Topel & DiStasi Wealth Management
Jarrett Topel is a financial advisor located in Berkeley, CA with over 20 years of experience in financial services. He brings a vast wealth of knowledge and expertise in delivering personalized financial planning and investment strategies to clients.
In his work as a financial advisor, Jarrett strives to help clients more fully enjoy the lives they have worked hard to build, by providing a partner in their journey towards financial independence.
Prior to co-founding Topel & DiStasi Wealth Management, Jarrett worked in various capacities in the financial services industry, giving him a broad perspective of the complex issues clients face today. He began his professional career at Smith Barney in 1994, then moved on to tax consulting and tax preparation work for a small boutique firm, ConsulTax, in Oakland, CA. Jarrett joined American Express Financial Advisors in 1999, and started his own firm as a franchisee of American Express Financial Advisors in 2003. Later that year, Jarrett earned his CERTIFIED FINANCIAL PLANNER™ designation (CFP®) and, since then, has continued to expand his knowledge base and skills set through continuing education and the attainment of advanced degrees and professional designations.
Jarrett holds a Bachelor of Science degree in Business Administration/Finance from San Francisco State University, a Certificate in Personal Financial Planning from the University of California, Berkeley, and a Masters of Science in Financial Planning from Golden Gate University.
A lifelong Bay Area resident, Jarrett currently lives in Oakland, CA with his wife and two children.
BS, Business Administration, San Francisco State University
MS, Financial Planning, Golden Gate University
Assets Under Management:
For advisory services and disclosure information, please visit our website www.td-wm.com
Yes, possible and legal. However, please note, this absolutely does not insure you a profit. First, there is no guarantee that the stock will go up after you buy it. What if it goes down instead? Also, there is a "bid-ask" spread on stocks, especially smaller thinly traded stocks, so at any given time, if you were to buy and sell a stock at the same time (or sell very soon after buying), you would pay a higher price for buying then you would receive for selling. (This is how "Market Makers" earn their money.) Finally, it is likely you will pay a commission each time you trade (or some type of fee), so you have to earn money above this commission/fee to have a gain. So, for your strategy to work, the stock must rise and it must rise by enough to cover the bid-ask spread and the commission/fee. And, yes, there is a name for this. It is called "Day-Trading" and is almost a guaranteed failure for the average non-institutional investor.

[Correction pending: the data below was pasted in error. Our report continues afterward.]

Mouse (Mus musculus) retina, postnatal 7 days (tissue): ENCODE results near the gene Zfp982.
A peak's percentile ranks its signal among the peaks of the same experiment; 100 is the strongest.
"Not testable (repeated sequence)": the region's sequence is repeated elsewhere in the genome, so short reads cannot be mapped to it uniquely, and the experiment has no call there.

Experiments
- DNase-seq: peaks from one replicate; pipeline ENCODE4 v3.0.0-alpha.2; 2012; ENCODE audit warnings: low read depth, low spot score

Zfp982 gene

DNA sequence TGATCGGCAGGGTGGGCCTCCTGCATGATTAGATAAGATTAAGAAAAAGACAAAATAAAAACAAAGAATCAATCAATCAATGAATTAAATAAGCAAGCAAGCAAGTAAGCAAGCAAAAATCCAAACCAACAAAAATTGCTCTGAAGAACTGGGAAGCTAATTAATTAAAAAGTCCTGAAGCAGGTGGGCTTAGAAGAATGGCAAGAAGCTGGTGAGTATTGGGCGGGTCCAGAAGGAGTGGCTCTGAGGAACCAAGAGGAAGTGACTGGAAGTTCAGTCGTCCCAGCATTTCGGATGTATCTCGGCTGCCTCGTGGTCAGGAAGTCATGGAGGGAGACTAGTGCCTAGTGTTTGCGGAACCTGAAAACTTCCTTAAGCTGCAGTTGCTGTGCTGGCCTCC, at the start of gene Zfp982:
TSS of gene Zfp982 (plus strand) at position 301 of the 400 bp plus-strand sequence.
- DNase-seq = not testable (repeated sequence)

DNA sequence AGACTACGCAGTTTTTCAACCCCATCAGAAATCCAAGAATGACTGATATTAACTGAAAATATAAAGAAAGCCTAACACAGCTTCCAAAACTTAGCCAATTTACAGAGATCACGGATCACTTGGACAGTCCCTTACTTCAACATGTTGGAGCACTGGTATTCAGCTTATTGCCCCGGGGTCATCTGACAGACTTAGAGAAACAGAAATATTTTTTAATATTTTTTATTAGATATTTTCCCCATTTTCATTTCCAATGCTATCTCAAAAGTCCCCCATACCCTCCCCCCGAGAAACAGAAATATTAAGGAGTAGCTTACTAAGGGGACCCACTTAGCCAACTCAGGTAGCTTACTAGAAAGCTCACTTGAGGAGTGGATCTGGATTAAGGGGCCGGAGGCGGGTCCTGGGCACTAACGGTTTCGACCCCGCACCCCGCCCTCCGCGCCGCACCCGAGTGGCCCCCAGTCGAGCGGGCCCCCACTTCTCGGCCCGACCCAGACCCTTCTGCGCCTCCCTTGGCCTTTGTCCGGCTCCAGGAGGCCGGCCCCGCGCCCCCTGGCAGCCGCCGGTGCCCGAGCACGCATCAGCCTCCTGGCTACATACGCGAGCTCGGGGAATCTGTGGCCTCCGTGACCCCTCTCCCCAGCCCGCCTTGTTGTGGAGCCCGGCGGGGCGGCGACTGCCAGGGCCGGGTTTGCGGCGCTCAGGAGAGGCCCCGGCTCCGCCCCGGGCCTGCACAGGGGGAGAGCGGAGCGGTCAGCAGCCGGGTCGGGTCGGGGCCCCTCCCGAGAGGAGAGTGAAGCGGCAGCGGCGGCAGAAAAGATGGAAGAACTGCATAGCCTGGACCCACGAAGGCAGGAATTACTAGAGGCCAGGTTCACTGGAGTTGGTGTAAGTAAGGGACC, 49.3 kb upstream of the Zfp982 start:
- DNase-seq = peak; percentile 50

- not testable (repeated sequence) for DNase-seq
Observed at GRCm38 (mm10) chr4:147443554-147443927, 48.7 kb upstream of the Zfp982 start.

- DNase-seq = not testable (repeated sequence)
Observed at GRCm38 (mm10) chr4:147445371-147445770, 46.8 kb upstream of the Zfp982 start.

First, make sure you keep cash reserves (in the bank) of 3 - 6 months worth of living expenses (net of taxes and savings). Second, pay-down/off any debt that is costing you five percent or more, starting with the highest interest rate loan(s). Finally, if there is still money left over, or when money become available in the future, that you don't need for cash reserves and don't need for the next 5 years (and hopefully longer), invest and stay invested no matter what happens in the markets.
First, make sure you have cash reserves (in the bank) of 3 - 6 months’ worth of living expenses (net of taxes and savings). Second, pay off any/all debt (student loans, credit cards, etc...) that is costing you more that 5% per year. Finally, invest at least enough into your 401(k) to get the maximum match, and if you can save more, even better.
First, before doing either of these, make sure you keep cash reserves (in the bank) of 3 - 6 months’ worth of living expenses (net of taxes and savings). Then, if your student loans are costing you 5% or less, pay them down as slowly as you can and invest your discretionary income towards your long-term goals (5 years or more). If your loans are at 6% or higher, then you might want to pay them-off sooner, as it possible to make 6%+ investing, but only with a significant amount of risk. If your loans are at 8% or more, then absolutely pay them off as fast as you can.
Assuming you received a tax-deduction for the entire $15,000 in contributions to your Traditional IRA, if/when you convert to a Roth IRA, you will pay taxes on the value at the time of conversion (in this example $10,000). It is advantageous to convert to a Roth if you will be in a higher tax-bracket when you eventually withdraw funds. If you will be in a lower tax bracket when you eventually withdraw funds, it would have been better to have kept your money in the Traditional IRA.